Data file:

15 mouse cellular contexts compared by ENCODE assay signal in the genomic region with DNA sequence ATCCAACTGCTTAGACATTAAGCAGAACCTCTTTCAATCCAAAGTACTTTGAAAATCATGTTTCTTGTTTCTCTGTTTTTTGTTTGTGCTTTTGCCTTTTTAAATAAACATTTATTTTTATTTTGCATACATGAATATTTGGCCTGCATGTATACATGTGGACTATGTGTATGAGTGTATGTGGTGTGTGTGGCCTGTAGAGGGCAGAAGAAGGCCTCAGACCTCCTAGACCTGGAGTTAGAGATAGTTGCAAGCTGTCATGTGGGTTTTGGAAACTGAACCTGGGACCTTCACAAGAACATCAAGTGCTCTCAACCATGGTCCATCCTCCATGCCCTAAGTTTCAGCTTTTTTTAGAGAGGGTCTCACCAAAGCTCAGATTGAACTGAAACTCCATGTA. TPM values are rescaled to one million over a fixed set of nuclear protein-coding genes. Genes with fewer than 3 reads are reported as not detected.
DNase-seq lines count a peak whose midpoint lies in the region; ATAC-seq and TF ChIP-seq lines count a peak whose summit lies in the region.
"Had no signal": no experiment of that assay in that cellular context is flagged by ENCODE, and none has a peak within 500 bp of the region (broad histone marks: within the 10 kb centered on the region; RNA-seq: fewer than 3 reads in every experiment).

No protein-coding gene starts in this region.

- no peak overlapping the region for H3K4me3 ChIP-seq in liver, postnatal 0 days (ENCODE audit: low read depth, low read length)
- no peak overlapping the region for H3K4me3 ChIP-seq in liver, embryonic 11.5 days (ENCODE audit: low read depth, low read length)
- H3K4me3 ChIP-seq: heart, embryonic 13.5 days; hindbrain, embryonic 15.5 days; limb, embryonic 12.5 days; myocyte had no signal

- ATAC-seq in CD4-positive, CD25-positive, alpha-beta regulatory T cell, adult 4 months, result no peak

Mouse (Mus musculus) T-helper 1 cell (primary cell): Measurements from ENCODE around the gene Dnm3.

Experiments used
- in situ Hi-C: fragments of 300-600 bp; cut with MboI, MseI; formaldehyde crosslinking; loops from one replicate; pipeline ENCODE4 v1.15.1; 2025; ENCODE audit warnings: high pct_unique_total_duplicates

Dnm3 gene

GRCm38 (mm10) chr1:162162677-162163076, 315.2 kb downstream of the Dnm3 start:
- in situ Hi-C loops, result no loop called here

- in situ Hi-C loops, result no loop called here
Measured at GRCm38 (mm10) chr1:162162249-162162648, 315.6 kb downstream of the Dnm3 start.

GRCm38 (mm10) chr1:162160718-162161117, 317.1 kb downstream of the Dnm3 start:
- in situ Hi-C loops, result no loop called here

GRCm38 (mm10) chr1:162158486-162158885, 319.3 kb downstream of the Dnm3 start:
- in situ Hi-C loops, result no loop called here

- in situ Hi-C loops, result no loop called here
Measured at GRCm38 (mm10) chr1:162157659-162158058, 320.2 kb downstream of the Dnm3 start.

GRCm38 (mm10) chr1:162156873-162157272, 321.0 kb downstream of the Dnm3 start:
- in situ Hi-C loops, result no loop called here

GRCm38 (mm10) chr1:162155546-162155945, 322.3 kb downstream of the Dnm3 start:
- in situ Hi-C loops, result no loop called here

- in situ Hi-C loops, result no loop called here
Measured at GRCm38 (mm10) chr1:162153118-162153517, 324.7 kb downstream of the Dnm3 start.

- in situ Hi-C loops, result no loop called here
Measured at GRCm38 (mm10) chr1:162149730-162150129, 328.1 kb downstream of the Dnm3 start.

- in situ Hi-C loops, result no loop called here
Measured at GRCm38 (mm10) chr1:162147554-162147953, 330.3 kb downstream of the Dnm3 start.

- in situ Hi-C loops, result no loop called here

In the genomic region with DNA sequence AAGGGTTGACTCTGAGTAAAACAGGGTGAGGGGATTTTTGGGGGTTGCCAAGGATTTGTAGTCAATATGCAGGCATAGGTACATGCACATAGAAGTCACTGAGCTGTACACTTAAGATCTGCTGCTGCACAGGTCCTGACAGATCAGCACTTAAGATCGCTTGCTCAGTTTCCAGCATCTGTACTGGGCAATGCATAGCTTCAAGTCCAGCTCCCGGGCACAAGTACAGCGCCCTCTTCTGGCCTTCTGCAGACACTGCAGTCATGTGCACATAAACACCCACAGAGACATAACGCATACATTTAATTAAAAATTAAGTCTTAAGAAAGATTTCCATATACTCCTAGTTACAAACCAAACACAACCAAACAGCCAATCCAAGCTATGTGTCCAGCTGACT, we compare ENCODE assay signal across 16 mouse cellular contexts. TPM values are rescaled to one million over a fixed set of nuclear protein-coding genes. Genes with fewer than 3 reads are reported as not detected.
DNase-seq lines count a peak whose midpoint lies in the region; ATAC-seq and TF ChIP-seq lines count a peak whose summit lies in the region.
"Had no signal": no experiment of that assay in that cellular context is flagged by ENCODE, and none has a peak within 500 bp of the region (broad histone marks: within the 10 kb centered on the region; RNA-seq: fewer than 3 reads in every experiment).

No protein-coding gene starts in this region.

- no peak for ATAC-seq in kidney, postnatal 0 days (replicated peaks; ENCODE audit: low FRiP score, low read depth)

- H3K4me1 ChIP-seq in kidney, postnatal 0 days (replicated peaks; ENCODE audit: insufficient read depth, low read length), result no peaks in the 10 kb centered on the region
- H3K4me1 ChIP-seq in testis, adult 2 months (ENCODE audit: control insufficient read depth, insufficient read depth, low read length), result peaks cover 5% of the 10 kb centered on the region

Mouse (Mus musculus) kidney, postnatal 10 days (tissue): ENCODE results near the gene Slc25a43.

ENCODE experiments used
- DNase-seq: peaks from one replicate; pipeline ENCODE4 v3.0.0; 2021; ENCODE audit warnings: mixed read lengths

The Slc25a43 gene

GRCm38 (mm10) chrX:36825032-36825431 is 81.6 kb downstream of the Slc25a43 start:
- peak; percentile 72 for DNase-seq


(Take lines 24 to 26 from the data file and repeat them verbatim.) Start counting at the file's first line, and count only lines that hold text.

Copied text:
- in situ Hi-C loops, result no loop called here

GRCm38 (mm10) chr1:162155546-162155945, 322.3 kb downstream of the Dnm3 start:
- in situ Hi-C loops, result no loop called here